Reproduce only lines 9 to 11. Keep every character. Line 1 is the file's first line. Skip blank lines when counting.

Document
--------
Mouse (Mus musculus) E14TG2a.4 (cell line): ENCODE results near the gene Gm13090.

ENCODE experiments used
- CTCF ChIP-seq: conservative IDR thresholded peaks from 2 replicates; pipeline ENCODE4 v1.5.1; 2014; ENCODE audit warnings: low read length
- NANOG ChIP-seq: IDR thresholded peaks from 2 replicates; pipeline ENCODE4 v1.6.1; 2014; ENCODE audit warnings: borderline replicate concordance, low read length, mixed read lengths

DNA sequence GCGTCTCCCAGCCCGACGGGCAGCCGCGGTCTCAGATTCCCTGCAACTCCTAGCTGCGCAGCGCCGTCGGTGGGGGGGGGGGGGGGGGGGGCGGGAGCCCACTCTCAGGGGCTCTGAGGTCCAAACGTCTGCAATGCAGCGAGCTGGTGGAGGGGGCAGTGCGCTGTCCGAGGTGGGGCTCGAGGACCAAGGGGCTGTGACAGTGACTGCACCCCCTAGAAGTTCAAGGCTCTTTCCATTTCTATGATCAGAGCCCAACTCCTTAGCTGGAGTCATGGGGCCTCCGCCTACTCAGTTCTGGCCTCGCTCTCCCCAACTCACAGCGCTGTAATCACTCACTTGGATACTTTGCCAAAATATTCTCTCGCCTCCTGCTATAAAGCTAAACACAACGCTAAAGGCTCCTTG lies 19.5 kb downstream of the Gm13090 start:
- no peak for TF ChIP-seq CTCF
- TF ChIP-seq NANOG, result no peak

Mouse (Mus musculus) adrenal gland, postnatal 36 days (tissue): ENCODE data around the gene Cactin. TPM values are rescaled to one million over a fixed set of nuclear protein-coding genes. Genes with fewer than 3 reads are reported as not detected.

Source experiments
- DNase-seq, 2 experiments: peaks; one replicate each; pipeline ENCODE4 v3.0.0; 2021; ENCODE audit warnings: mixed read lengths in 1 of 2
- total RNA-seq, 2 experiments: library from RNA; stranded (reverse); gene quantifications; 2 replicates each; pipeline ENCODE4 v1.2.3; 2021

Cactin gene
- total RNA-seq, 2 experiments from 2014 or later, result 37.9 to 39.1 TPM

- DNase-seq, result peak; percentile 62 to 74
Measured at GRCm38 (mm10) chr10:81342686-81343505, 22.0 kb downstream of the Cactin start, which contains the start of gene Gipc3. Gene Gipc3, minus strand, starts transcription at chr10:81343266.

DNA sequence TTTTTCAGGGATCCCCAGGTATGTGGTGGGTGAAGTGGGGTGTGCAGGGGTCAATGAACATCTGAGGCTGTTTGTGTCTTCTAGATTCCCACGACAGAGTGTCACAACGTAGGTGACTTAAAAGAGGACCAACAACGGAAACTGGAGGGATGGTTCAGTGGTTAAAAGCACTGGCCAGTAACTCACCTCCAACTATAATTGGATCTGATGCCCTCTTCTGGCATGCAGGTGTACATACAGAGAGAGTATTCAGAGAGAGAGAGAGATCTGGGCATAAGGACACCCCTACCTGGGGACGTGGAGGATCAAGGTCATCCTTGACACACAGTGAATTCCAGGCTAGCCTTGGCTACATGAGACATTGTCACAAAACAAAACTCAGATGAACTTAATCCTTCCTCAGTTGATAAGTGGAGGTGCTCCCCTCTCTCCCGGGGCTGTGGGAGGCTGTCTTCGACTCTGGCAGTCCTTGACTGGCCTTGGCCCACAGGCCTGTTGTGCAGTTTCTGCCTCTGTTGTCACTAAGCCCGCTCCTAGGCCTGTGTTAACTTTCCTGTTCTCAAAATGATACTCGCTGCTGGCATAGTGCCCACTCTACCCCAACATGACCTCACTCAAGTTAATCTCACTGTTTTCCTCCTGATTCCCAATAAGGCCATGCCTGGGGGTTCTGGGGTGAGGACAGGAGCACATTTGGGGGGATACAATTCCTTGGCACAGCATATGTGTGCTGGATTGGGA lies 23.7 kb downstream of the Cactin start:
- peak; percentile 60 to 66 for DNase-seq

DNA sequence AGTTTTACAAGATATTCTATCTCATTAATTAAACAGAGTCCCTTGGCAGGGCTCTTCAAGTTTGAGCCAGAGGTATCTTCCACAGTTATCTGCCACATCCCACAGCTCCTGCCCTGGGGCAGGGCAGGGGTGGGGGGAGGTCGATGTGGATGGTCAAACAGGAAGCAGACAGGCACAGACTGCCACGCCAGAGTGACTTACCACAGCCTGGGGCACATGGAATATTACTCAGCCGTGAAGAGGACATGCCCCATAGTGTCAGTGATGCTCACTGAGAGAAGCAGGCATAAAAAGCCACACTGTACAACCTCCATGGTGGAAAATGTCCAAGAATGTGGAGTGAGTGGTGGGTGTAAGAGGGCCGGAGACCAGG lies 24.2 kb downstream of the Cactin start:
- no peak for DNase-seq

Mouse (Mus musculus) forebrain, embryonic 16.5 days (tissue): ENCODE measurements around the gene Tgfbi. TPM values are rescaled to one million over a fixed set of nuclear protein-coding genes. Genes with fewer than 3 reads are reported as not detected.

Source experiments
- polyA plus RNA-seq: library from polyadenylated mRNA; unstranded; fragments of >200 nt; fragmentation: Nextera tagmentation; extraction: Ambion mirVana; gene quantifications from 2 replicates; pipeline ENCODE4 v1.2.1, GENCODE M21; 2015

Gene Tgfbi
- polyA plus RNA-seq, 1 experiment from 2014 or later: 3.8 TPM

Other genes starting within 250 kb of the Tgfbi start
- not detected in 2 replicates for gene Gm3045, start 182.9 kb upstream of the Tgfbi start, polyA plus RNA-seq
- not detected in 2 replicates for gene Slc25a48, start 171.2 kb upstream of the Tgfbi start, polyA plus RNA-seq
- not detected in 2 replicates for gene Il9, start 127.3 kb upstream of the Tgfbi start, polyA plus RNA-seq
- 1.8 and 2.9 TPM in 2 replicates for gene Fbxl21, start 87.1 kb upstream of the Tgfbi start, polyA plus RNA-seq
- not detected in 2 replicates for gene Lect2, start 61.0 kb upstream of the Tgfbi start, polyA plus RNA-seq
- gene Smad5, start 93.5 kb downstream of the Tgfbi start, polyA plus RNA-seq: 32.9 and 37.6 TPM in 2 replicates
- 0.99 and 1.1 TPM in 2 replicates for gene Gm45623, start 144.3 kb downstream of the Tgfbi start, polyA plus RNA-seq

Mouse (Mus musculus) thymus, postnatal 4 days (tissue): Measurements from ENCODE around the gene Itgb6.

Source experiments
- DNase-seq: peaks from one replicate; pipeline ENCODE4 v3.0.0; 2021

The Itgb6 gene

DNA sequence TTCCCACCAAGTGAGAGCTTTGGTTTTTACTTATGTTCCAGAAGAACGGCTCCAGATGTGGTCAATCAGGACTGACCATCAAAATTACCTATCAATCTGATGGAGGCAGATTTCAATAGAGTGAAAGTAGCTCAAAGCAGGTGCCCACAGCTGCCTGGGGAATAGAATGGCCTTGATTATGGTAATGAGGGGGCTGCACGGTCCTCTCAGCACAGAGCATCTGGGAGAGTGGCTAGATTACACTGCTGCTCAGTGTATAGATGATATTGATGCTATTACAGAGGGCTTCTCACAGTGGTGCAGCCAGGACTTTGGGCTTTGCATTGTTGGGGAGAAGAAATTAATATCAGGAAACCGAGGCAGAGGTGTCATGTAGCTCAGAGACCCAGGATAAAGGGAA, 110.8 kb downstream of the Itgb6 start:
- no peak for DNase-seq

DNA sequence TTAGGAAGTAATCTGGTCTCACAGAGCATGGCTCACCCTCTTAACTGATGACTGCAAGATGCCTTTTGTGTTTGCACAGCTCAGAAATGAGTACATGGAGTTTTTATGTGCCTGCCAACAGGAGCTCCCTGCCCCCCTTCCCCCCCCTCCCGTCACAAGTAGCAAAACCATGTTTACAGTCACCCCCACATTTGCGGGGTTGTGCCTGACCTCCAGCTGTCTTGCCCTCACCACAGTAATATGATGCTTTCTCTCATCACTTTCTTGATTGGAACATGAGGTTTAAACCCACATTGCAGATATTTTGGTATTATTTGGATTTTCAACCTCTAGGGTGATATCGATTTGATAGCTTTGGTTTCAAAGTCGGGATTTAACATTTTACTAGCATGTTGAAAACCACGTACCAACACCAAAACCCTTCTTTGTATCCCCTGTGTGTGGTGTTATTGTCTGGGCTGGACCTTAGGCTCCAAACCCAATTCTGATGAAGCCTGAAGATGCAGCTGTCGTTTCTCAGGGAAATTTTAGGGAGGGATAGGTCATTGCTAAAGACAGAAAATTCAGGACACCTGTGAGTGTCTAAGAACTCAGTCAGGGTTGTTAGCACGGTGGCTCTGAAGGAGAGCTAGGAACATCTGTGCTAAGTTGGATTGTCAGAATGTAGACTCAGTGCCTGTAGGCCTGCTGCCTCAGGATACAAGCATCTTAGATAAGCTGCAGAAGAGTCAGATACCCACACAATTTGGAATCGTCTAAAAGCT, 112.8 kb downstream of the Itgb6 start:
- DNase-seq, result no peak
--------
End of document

Source experiments
- DNase-seq, 2 experiments: peaks; one replicate each; pipeline ENCODE4 v3.0.0; 2021; ENCODE audit warnings: mixed read lengths in 1 of 2
- total RNA-seq, 2 experiments: library from RNA; stranded (reverse); gene quantifications; 2 replicates each; pipeline ENCODE4 v1.2.3; 2021